(b. 1632, East Knoyle, d. 1723, London)
Hampton Court Palace, Richmond upon Thames
Hampton Court Palace was originally built at the beginning of the sixteenth century. It was extended during the reign of Henry VIII. After the Restoration, King Charles II and his successor James II visited Hampton Court but largely preferred to reside elsewhere. By current French court standards Hampton Court now appeared old-fashioned. It was in 1689, shortly after Louis XIV's court had moved permanently to Versailles, that the palace's antiquated state was addressed. England had two new joint monarchs, William of Orange and his wife, the daughter of James II, Queen Mary II. Within months of their accession they embarked on a massive rebuilding project at Hampton Court. The intention was to demolish the Tudor palace a section at a time, while replacing it with a huge modern palace in the Baroque style. The country's most eminent architect, Sir Christopher Wren, was called upon to draw the plans, while the master of works was to be William Talman.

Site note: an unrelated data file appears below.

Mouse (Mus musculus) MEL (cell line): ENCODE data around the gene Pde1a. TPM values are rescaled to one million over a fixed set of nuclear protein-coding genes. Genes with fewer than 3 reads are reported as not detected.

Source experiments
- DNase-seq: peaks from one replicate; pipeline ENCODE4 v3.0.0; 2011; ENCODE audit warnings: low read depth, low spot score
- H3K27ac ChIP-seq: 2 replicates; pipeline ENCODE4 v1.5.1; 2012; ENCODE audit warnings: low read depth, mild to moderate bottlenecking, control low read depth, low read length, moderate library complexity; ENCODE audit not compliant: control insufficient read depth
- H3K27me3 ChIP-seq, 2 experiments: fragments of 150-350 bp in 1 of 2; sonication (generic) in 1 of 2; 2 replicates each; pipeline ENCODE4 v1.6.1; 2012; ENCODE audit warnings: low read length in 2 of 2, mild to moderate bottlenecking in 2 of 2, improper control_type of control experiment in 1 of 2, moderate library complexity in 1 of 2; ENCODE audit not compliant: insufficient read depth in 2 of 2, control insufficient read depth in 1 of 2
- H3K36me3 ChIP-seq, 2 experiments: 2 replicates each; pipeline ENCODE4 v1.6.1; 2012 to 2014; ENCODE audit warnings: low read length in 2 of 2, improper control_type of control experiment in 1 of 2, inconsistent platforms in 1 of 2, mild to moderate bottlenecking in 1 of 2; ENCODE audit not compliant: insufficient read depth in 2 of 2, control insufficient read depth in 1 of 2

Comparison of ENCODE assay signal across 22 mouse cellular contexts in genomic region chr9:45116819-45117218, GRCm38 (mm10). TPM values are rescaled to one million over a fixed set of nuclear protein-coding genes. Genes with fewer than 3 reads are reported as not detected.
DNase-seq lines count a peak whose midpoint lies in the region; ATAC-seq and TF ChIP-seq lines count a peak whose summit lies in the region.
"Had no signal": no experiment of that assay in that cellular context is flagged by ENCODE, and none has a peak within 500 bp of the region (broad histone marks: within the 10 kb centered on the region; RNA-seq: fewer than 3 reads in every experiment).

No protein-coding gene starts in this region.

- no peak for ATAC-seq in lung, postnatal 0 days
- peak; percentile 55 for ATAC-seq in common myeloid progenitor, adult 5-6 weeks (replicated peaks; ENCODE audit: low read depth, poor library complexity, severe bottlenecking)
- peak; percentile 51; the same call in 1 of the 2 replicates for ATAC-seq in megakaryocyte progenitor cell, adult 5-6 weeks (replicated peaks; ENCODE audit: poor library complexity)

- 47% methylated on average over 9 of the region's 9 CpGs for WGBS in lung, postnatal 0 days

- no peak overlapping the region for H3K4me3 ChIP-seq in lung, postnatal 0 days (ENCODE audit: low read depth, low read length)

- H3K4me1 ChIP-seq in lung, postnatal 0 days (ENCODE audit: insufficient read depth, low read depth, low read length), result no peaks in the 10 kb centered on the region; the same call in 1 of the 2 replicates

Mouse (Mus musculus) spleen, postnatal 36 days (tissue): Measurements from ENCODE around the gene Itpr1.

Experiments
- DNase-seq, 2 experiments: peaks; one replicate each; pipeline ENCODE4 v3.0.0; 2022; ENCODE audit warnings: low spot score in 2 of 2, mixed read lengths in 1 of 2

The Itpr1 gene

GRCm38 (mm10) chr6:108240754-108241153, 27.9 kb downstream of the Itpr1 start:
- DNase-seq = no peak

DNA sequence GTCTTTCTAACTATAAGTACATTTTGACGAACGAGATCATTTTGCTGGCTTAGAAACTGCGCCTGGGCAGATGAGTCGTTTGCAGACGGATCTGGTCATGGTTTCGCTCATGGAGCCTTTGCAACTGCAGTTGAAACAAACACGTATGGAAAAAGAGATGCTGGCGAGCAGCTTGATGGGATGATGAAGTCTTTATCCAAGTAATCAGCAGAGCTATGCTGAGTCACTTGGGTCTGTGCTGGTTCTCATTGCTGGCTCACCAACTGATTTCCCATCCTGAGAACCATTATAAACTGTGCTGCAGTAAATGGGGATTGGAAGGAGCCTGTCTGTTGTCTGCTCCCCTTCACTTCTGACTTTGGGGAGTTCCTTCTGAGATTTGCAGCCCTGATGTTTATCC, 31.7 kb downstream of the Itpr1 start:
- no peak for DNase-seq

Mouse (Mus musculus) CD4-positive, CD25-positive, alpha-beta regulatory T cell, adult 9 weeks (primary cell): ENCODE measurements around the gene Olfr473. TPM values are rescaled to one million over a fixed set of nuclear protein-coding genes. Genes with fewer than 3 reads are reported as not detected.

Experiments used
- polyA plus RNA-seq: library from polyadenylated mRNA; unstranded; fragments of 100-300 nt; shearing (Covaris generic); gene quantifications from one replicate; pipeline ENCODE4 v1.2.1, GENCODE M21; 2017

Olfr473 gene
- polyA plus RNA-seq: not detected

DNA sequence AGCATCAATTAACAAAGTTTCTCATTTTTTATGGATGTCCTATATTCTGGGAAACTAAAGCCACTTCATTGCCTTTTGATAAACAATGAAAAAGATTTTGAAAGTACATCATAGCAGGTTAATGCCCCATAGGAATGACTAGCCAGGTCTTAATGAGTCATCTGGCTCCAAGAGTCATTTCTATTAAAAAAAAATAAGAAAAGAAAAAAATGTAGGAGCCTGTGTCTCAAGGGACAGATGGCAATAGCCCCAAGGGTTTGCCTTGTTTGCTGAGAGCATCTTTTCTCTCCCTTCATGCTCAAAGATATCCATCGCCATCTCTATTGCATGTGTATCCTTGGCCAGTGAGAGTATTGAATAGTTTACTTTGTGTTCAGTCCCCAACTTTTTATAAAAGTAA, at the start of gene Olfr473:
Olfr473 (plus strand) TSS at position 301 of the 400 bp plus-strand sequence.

Hampton Court became the Versailles of the British royal house. Between 1689 and 1692, William III and Queen Mary had their summer residence built on the site of the Tudor palace. However, this was only one part of a much larger project which included different wings, "the King's side" and the "Queen's side," galleries, courtyards and gardens, and was effectively an architectural response to the Louvre. Essential changes were made to the exterior , so that the building as it now stands should be regarded as a compromise. The lively contrast between the stonework and the red of the brick walls is charming. The French influence is clear in the runs of windows across the façade and the garden façade with its portal and pediment.
The picture shows Christopher Wren's south front built for William and Mary viewed from the Privy Garden.